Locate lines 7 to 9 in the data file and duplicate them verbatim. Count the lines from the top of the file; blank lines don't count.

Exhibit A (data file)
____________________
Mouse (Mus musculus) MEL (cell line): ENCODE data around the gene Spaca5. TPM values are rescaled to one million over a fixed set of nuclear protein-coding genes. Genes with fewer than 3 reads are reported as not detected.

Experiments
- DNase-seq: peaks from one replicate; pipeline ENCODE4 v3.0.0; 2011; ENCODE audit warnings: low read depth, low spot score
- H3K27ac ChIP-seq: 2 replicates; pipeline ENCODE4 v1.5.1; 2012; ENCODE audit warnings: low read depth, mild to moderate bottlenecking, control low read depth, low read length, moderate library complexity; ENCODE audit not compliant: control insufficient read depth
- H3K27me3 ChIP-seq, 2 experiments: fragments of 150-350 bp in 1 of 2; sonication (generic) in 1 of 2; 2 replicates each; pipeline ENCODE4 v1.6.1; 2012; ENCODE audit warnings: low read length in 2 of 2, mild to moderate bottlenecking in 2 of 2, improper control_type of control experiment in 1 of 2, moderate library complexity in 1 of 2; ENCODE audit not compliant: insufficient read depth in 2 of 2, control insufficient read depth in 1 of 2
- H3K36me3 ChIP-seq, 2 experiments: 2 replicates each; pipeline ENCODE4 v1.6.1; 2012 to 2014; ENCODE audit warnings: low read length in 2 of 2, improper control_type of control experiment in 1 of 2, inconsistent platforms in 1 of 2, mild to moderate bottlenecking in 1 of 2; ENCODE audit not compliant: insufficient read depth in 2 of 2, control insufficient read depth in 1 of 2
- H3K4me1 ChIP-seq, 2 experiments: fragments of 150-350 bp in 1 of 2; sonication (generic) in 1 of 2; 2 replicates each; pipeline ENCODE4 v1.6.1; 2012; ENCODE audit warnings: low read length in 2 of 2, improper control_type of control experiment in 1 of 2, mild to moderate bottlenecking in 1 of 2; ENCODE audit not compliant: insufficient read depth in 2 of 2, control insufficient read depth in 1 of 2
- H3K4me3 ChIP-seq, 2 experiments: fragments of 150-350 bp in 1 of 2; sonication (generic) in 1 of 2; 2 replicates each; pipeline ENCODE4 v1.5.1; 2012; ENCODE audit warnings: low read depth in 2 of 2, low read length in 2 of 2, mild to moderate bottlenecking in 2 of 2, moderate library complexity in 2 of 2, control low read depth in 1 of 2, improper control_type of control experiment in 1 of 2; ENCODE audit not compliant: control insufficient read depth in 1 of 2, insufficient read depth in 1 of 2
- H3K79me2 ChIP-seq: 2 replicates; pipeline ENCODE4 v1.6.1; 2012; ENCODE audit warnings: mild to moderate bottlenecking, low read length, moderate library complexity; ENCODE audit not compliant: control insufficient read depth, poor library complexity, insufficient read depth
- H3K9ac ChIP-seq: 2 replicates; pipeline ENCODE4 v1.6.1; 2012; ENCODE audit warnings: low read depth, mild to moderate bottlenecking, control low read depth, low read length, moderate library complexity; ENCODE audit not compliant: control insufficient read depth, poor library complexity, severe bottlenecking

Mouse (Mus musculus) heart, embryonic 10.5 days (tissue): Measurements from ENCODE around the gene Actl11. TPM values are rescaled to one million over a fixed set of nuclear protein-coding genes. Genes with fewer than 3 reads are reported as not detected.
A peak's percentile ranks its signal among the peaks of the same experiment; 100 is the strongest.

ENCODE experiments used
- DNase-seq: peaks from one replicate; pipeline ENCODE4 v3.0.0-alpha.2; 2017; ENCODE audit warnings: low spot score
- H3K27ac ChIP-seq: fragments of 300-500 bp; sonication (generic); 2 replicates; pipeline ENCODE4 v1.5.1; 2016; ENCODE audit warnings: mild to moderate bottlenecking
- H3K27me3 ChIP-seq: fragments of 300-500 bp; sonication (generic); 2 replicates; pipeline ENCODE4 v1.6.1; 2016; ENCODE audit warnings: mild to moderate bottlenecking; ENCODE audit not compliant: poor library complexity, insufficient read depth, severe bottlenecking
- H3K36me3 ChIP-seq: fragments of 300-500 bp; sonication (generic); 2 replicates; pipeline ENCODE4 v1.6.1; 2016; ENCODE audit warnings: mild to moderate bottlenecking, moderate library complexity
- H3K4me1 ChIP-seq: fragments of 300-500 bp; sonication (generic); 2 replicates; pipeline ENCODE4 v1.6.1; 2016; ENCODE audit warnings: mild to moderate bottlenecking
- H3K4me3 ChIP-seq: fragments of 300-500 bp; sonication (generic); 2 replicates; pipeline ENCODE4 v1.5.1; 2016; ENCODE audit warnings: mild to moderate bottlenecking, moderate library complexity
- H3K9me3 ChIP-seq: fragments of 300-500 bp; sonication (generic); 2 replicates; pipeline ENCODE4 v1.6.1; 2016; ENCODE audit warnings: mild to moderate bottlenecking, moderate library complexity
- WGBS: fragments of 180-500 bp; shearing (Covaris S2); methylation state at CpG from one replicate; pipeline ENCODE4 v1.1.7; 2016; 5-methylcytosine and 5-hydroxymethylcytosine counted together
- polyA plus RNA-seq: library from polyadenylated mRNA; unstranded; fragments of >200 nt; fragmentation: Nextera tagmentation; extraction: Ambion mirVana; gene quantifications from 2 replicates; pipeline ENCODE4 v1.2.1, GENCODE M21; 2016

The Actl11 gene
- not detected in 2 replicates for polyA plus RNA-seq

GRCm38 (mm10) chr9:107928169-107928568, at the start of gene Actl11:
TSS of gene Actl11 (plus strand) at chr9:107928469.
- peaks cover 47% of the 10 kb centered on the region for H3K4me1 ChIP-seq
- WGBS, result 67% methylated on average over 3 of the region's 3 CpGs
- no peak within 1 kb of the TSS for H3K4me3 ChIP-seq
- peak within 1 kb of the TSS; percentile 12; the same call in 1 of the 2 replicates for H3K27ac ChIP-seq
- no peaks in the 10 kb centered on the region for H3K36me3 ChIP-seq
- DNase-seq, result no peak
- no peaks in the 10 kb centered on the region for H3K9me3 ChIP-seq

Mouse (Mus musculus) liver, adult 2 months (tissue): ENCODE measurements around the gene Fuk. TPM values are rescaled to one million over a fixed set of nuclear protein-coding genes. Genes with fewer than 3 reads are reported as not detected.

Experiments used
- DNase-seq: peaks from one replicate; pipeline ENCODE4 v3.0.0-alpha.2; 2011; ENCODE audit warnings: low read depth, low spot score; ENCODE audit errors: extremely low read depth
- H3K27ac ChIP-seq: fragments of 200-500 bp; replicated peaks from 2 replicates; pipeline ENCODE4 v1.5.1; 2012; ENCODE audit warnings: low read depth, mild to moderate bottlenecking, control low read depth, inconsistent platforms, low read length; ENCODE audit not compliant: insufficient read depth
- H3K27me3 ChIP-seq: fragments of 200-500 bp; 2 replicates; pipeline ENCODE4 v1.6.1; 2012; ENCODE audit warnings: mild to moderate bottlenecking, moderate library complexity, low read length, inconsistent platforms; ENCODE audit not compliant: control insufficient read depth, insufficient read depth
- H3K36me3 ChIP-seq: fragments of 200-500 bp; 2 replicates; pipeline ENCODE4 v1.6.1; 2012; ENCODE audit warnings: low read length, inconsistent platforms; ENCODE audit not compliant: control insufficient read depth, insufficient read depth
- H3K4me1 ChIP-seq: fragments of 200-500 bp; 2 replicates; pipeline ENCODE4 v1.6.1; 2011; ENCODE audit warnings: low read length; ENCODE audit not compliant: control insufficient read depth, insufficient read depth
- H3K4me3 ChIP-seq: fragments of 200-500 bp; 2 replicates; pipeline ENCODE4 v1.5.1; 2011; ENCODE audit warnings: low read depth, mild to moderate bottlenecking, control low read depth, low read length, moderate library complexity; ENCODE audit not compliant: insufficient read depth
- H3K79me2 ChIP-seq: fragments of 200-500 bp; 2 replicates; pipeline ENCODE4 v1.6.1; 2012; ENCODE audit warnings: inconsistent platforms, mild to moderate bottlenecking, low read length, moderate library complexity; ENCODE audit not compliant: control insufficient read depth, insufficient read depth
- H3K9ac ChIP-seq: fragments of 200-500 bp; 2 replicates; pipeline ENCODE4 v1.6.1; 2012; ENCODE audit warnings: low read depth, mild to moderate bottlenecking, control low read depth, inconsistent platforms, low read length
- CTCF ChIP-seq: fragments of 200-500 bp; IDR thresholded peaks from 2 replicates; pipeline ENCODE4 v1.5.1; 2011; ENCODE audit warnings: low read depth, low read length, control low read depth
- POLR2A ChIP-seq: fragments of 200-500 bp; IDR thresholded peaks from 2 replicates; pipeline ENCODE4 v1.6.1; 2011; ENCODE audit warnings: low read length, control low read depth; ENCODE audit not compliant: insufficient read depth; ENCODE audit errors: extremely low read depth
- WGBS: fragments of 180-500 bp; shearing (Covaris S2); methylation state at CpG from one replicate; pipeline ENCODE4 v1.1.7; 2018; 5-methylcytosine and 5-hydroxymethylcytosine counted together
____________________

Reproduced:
- H3K4me1 ChIP-seq, 2 experiments: fragments of 150-350 bp in 1 of 2; sonication (generic) in 1 of 2; 2 replicates each; pipeline ENCODE4 v1.6.1; 2012; ENCODE audit warnings: low read length in 2 of 2, improper control_type of control experiment in 1 of 2, mild to moderate bottlenecking in 1 of 2; ENCODE audit not compliant: insufficient read depth in 2 of 2, control insufficient read depth in 1 of 2
- H3K4me3 ChIP-seq, 2 experiments: fragments of 150-350 bp in 1 of 2; sonication (generic) in 1 of 2; 2 replicates each; pipeline ENCODE4 v1.5.1; 2012; ENCODE audit warnings: low read depth in 2 of 2, low read length in 2 of 2, mild to moderate bottlenecking in 2 of 2, moderate library complexity in 2 of 2, control low read depth in 1 of 2, improper control_type of control experiment in 1 of 2; ENCODE audit not compliant: control insufficient read depth in 1 of 2, insufficient read depth in 1 of 2
- H3K79me2 ChIP-seq: 2 replicates; pipeline ENCODE4 v1.6.1; 2012; ENCODE audit warnings: mild to moderate bottlenecking, low read length, moderate library complexity; ENCODE audit not compliant: control insufficient read depth, poor library complexity, insufficient read depth